Thunderstruck by Erik Larson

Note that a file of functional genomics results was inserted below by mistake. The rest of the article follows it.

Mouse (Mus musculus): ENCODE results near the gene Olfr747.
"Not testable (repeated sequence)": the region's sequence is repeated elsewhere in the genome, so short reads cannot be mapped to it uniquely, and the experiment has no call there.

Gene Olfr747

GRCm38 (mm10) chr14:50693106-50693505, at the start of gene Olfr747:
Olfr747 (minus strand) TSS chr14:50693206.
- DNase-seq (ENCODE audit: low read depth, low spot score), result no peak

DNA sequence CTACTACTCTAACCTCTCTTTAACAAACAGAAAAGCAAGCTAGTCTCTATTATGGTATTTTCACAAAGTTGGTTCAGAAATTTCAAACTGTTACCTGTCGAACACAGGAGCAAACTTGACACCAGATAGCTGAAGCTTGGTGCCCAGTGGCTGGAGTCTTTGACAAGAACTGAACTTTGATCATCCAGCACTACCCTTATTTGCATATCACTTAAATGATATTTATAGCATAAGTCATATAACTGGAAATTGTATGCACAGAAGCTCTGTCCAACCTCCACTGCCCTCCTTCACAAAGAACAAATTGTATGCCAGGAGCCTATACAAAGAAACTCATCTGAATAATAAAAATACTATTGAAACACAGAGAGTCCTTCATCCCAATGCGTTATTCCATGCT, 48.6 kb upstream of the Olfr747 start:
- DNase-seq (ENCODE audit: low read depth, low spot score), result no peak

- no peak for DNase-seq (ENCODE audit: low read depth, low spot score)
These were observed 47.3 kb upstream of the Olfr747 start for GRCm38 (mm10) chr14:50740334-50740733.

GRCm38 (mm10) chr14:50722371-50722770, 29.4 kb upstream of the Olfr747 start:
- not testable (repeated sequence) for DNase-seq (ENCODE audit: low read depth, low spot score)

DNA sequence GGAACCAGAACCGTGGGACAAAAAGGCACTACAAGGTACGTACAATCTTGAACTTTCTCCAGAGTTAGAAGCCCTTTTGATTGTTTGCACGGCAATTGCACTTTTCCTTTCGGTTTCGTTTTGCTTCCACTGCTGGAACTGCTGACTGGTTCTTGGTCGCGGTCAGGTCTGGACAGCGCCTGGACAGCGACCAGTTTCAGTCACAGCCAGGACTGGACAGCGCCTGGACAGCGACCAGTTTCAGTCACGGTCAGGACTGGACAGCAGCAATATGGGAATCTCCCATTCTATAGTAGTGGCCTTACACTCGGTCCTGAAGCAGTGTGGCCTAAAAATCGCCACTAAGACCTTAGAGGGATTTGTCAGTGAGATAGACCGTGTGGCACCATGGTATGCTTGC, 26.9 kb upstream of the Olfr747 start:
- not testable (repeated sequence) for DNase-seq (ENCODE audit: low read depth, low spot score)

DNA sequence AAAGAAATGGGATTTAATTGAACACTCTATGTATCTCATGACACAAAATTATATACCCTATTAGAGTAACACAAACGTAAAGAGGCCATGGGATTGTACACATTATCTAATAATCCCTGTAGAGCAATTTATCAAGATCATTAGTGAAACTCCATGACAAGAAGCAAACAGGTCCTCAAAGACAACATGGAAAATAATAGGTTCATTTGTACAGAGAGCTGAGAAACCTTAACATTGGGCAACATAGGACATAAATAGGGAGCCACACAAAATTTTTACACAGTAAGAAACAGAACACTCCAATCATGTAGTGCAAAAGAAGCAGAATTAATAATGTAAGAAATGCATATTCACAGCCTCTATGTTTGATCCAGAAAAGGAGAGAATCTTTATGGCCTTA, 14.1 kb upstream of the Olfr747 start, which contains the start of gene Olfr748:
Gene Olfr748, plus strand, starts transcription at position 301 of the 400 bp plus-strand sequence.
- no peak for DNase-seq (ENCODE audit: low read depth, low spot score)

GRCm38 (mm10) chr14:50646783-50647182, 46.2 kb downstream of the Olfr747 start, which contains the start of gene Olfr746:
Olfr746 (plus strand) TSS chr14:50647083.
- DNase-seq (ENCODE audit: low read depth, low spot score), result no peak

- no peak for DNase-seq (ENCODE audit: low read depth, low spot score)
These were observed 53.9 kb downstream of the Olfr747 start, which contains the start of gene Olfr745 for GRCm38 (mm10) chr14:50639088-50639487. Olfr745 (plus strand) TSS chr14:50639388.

In 1910, Edwardian England was scandalized by a murder: a mild-mannered American named Hawley Crippen had killed his wife and buried her remains (well, some of her remains) in the cellar of their North London home. He then went on the run with his young mistress, his secretary, Ethel Le Neve. A Scotland Yard inspector, already famous for his part in the Ripper investigation, discovered the murder and launched an international hunt for Crippen that climaxed in a trans-Atlantic chase between two ocean liners. The chase itself was novel, but what captured the imagination of the world's public was the role played by a new and little understood technology: the wireless, invented by Guglielmo Marconi. Thanks to Marconi's obsessive fight to perfect his invention, the world was able to learn of events occurring in the middle of the Atlantic as they unfolded - something previously unthinkable. Police, jurists, and editors of the time all agreed that if not for Marconi, Crippen would have escaped. But Marconi had struggled to gain acceptance for his invention as a practical technology (many viewed the wireless as a novelty or a supernatural device, while distrust of foreigners remained prevalent in England and America). It was the Crippen case that helped convince the world of the potential of Marconi's miracle technology, so accelerating the wireless revolution that eventually produced radio, television and cell phones. With a cast of colourful, captivating characters Thunderstruck is Larson at his commercial best, doing what he does so irresistibly well: cleverly bringing together two seemingly disparate yet inextricably linked lives to paint a fascinating, exciting portrait of a hugely significant age of cultural, social and technological change while evoking the darker side of human nature.